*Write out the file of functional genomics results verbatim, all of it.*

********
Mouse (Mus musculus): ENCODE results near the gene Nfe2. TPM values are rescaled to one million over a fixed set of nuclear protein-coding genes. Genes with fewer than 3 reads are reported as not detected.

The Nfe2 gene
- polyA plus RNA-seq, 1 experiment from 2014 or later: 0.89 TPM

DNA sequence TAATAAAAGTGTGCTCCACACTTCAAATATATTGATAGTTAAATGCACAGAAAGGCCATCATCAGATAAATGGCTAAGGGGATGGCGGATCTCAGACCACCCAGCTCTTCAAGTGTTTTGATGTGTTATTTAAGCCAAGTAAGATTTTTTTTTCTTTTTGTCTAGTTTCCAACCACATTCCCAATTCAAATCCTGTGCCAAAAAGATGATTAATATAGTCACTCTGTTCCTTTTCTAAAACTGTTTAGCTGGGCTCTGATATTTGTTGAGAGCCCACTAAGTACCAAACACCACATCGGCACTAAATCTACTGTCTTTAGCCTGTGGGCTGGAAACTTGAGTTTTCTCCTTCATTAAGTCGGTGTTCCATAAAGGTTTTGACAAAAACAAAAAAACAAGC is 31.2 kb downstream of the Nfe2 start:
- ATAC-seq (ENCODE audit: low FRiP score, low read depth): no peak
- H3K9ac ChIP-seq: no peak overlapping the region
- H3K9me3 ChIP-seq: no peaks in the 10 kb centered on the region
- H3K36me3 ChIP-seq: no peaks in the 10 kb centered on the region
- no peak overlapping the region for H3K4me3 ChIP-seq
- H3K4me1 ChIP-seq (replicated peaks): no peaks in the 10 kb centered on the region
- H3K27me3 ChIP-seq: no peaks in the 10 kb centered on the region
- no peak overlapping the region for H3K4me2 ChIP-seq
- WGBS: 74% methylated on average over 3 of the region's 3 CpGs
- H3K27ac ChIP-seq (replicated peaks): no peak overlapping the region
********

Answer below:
Mouse (Mus musculus): ENCODE results near the gene Nfe2. TPM values are rescaled to one million over a fixed set of nuclear protein-coding genes. Genes with fewer than 3 reads are reported as not detected.

The Nfe2 gene
- polyA plus RNA-seq, 1 experiment from 2014 or later: 0.89 TPM

DNA sequence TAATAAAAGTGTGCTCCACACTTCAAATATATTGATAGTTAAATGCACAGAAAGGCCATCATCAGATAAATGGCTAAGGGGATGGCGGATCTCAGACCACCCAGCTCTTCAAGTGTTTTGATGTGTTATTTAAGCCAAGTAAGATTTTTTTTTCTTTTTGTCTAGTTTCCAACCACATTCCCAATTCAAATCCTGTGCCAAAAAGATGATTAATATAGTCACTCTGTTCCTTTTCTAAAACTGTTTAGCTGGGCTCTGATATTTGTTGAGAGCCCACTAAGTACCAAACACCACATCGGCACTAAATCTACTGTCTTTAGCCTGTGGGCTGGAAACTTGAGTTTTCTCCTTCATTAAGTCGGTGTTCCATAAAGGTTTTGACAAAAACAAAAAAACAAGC is 31.2 kb downstream of the Nfe2 start:
- ATAC-seq (ENCODE audit: low FRiP score, low read depth): no peak
- H3K9ac ChIP-seq: no peak overlapping the region
- H3K9me3 ChIP-seq: no peaks in the 10 kb centered on the region
- H3K36me3 ChIP-seq: no peaks in the 10 kb centered on the region
- no peak overlapping the region for H3K4me3 ChIP-seq
- H3K4me1 ChIP-seq (replicated peaks): no peaks in the 10 kb centered on the region
- H3K27me3 ChIP-seq: no peaks in the 10 kb centered on the region
- no peak overlapping the region for H3K4me2 ChIP-seq
- WGBS: 74% methylated on average over 3 of the region's 3 CpGs
- H3K27ac ChIP-seq (replicated peaks): no peak overlapping the region